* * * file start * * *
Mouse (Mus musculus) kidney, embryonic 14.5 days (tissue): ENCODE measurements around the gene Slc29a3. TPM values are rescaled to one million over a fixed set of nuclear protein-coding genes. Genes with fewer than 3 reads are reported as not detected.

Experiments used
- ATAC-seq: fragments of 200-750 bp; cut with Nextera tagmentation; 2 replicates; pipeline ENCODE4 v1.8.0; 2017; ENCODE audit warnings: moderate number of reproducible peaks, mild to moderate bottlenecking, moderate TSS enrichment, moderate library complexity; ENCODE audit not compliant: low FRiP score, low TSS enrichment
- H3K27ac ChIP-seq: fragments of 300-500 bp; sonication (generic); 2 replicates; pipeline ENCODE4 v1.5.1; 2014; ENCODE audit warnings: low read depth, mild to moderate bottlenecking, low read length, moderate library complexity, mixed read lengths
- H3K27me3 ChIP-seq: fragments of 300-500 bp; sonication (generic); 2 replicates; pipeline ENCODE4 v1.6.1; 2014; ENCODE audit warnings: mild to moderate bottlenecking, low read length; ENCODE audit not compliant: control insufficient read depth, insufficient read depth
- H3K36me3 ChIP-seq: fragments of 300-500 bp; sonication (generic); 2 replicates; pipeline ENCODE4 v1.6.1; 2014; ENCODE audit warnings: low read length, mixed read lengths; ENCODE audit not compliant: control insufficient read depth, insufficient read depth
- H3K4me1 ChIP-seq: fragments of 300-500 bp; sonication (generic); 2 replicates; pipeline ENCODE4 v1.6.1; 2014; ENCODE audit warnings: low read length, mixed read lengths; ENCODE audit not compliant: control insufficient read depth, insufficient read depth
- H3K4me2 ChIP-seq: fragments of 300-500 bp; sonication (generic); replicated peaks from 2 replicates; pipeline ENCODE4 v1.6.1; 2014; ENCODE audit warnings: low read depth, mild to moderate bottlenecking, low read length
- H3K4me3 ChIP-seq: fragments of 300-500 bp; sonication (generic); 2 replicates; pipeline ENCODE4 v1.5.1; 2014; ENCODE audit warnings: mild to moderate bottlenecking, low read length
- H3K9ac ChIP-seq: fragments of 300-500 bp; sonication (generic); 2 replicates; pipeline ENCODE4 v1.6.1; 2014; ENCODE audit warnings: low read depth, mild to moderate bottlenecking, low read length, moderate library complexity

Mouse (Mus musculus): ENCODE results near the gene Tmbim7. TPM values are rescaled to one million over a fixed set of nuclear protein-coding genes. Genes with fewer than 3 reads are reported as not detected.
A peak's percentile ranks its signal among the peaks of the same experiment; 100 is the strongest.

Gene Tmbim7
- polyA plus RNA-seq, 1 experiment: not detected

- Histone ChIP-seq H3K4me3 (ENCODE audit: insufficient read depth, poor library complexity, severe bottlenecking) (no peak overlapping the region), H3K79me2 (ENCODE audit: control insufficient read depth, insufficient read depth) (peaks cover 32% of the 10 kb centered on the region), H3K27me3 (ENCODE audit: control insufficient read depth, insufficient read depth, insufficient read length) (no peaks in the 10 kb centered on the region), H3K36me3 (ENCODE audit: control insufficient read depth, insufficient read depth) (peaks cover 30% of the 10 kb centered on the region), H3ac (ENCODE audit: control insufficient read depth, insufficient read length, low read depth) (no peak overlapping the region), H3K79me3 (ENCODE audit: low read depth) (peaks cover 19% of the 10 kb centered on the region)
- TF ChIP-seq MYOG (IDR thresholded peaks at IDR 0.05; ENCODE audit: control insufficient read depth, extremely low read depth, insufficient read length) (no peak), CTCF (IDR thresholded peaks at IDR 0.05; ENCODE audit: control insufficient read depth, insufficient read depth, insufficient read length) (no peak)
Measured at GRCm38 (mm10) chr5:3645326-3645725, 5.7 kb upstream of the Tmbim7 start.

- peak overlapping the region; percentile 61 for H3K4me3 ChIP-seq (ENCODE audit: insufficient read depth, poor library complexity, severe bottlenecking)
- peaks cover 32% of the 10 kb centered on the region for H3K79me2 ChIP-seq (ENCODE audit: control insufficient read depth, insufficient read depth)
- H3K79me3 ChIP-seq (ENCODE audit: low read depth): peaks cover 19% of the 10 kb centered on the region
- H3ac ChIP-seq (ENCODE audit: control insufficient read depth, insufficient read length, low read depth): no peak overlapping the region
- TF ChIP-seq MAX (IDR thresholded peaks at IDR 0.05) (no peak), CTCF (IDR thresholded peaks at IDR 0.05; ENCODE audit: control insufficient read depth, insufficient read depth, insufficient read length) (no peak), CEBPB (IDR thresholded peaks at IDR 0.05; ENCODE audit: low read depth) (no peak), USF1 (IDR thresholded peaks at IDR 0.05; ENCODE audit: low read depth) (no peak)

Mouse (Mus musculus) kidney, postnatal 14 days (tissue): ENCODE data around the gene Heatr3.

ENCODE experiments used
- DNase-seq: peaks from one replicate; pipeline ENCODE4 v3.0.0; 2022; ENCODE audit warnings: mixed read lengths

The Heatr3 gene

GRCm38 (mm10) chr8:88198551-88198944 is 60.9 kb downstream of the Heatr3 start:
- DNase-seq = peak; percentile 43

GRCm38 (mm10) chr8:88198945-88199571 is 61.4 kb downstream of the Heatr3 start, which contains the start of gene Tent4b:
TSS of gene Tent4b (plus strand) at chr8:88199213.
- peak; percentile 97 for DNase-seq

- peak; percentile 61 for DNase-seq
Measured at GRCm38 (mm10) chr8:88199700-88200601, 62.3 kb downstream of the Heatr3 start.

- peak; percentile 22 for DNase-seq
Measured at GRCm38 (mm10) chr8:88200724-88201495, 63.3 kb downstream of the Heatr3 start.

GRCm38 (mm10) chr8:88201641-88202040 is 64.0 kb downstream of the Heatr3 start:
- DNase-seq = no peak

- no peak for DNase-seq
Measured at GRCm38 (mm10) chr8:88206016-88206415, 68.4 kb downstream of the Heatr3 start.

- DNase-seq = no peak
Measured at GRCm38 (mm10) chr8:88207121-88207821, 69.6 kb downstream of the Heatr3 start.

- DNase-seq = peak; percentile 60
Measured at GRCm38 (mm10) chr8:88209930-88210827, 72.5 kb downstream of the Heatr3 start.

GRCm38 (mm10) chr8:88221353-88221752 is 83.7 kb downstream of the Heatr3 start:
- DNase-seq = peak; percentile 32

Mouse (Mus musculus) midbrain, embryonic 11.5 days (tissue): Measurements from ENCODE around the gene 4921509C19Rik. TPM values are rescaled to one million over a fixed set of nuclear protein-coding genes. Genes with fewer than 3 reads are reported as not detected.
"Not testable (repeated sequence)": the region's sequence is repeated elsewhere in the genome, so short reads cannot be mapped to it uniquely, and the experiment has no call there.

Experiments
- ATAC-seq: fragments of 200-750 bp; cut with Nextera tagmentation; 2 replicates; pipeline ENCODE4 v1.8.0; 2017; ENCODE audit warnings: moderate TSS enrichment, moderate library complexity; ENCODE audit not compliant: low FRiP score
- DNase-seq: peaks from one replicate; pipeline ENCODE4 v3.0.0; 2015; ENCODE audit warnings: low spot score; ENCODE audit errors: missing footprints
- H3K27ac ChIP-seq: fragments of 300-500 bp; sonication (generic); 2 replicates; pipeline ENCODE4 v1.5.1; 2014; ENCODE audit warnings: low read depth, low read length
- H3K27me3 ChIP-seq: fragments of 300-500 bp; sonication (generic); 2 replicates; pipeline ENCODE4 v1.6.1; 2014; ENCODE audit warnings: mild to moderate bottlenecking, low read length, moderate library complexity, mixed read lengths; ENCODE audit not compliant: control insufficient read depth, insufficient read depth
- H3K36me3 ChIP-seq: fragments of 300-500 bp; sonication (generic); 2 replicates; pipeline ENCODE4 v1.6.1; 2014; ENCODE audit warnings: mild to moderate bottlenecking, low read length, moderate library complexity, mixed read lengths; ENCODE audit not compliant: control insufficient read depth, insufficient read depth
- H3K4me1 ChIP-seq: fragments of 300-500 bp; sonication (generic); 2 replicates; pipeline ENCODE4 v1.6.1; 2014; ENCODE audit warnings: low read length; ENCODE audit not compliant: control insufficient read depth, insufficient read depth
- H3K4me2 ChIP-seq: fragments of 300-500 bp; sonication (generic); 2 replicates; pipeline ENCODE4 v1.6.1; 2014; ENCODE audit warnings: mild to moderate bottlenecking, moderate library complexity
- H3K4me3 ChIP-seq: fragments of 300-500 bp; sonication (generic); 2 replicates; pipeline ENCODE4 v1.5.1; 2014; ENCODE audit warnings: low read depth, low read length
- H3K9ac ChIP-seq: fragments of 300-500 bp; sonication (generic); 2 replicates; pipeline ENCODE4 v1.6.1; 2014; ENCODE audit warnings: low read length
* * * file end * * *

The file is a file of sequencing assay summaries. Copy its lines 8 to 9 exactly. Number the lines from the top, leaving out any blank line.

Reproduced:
- H3K4me2 ChIP-seq: fragments of 300-500 bp; sonication (generic); replicated peaks from 2 replicates; pipeline ENCODE4 v1.6.1; 2014; ENCODE audit warnings: low read depth, mild to moderate bottlenecking, low read length
- H3K4me3 ChIP-seq: fragments of 300-500 bp; sonication (generic); 2 replicates; pipeline ENCODE4 v1.5.1; 2014; ENCODE audit warnings: mild to moderate bottlenecking, low read length